In a society firmly skewed toward the young, sexuality among older people is often dismissed or even ridiculed. Yet pleasurable sexual activity — such as caresses, intercourse, and masturbation — continues far longer in life than many young people think. One study of people ages 80–102 found that 83% of men and 30% of women indulged in intimacies other than intercourse. Seventy-two percent of the men and 40% of the women masturbated. The sexual act people tend to engage in less often as the years add up is intercourse, for some of the reasons discussed below. Of course, the popularization of drugs like Viagra, Cialis, and Levitra may change this for some folks.
If you enjoyed sex in your younger years, there is no reason you shouldn't keep treading that path, although it's certainly true that you may need to leap some barriers as you grow older. Among men, for example, erectile dysfunction affects about 25% of 65-year-olds, and, according to some studies, more than half of those over age 75 are impotent. The problem is often tied to illnesses such as hypertension and atherosclerosis, which affect blood vessels, or diabetes, which affects nerves and blood vessels. Medications or treatments for hypertension, depression, prostate cancer, or benign prostatic hypertrophy can play a role. Psychological issues such as depression or changes in self-image may dampen sex drive. Much more rarely, a marked dip in sex drive may be due to low testosterone levels. It's also worth noting that one Harvard study found men who invest 30 minutes a day in exercise are 40% less likely to develop erectile dysfunction than sedentary men.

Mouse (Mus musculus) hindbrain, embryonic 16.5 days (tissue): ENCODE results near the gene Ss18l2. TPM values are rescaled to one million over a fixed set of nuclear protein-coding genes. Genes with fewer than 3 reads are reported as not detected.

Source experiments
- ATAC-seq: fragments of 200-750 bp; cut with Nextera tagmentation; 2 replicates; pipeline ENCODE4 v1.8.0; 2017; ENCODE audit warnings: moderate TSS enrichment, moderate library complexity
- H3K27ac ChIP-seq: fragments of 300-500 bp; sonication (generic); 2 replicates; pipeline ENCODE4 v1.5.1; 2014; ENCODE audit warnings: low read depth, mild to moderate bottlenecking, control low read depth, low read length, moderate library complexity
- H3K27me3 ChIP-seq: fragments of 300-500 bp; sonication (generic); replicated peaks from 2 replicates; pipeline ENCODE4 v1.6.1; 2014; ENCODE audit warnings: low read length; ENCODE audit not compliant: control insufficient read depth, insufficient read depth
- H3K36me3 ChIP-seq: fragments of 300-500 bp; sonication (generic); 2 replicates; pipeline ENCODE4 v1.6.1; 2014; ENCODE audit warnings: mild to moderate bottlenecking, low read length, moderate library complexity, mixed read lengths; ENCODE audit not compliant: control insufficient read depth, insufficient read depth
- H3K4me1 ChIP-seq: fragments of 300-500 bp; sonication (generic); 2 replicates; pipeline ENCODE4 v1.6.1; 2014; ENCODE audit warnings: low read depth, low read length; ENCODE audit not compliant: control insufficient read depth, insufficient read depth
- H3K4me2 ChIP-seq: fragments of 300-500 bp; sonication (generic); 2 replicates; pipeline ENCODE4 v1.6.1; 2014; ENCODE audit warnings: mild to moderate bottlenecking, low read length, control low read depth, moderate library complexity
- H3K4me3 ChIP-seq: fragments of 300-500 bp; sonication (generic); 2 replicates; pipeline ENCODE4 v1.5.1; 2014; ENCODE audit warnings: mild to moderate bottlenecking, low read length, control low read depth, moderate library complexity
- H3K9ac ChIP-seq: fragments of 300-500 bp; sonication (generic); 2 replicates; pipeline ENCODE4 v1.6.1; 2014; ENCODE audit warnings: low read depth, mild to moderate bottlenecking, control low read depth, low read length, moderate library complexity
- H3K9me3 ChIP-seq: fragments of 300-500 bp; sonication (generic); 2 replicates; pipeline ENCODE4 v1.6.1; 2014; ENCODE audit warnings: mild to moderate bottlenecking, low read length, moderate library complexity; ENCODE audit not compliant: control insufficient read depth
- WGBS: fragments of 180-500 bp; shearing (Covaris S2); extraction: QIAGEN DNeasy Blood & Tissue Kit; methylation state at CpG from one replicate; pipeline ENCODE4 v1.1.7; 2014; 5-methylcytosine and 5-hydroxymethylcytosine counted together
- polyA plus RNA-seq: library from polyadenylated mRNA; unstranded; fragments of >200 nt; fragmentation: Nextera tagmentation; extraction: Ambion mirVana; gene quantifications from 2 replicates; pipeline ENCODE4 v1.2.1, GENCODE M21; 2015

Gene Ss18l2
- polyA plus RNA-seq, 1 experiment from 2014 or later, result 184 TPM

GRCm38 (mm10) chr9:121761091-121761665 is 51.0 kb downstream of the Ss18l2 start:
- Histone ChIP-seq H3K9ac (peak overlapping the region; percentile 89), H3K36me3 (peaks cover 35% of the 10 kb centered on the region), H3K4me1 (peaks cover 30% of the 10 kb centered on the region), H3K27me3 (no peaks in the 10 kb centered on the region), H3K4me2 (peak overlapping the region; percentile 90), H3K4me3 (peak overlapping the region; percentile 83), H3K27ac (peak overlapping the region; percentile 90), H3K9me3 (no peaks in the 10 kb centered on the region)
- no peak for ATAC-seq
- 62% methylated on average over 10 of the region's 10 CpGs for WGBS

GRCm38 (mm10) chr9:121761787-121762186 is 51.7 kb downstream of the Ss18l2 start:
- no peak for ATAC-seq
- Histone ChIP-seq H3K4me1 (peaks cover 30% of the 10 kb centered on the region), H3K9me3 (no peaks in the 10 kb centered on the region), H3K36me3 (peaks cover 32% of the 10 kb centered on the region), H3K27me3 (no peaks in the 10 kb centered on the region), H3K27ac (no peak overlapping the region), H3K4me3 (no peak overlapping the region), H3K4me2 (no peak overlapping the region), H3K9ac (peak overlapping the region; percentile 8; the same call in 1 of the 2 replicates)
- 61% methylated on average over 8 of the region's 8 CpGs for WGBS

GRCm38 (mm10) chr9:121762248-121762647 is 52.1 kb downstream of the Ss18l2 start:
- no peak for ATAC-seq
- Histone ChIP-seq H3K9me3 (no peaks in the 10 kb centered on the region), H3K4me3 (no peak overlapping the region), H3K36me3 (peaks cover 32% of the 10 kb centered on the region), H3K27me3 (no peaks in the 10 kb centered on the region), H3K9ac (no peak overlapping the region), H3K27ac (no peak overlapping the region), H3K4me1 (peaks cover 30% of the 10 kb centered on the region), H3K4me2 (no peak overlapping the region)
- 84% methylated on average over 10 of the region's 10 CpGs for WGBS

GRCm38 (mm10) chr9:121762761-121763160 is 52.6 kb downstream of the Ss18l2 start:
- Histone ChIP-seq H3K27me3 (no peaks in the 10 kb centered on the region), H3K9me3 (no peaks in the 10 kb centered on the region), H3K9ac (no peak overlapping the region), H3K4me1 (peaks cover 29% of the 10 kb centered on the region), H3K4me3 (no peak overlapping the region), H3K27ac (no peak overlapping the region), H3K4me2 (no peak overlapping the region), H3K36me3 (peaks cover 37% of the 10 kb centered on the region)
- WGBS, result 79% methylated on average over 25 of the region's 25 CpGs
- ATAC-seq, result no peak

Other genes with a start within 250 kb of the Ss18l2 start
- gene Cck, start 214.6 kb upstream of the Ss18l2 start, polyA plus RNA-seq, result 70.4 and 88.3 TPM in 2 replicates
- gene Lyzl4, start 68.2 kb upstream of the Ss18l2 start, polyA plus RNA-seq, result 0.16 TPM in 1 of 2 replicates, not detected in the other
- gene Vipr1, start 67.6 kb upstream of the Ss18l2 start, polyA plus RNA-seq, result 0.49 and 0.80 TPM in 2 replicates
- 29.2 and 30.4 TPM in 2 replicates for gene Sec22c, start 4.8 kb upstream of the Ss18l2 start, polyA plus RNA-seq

Among women, one common reason for hesitance about intercourse and other intimate acts is a lack of desire — possibly also due to a downswing in testosterone, although this is unconfirmed. Another is painful intercourse, called dyspareunia; as estrogen levels dip because of menopause, vaginal tissues may become uncomfortably dry and thin. A partner's technique, vaginal irritation, the fear of spilling urine during sex, or a woman's own frame of mind or changes in self-image may also be factors.
Opportunity also counts at any age. Privacy is sometimes an issue if older children have returned home to roost or a parent is sharing a child's home or lives in a nursing home. Your partner's interest, health, and ability matter, too. And, of course, not everyone has a partner.
So what can you do to enhance or revive your sexual life? Here are some tips:
•Explore what brings you pleasure with or without a partner.
•Try to open up with your partner about pleasures, desire, and possible roadblocks to sexual activity. Simple changes in venue or timing, or just admitting that loss of libido or a crimp in ability doesn't equal a loss of love, may make a difference.
•Be willing to try new intimacies when old ones pale or, worse, bring on pain or seem more a chore than a joy.
•Consider whether you can be more affectionate and warm outside of the bedroom. Over time, small gestures sometimes change moods and minds.
Be open with your doctor about barriers that might be affecting your interest and abilities. Often, a solution can be found. It may mean changing medications or adding one (see "The latest on Viagra, Levitra, and Cialis," below), identifying the underlying cause of discomfort or loss of interest, considering different techniques and toys, or adding something as simple as a water-based personal lubricant or an estrogen cream or ring to treat vaginal dryness.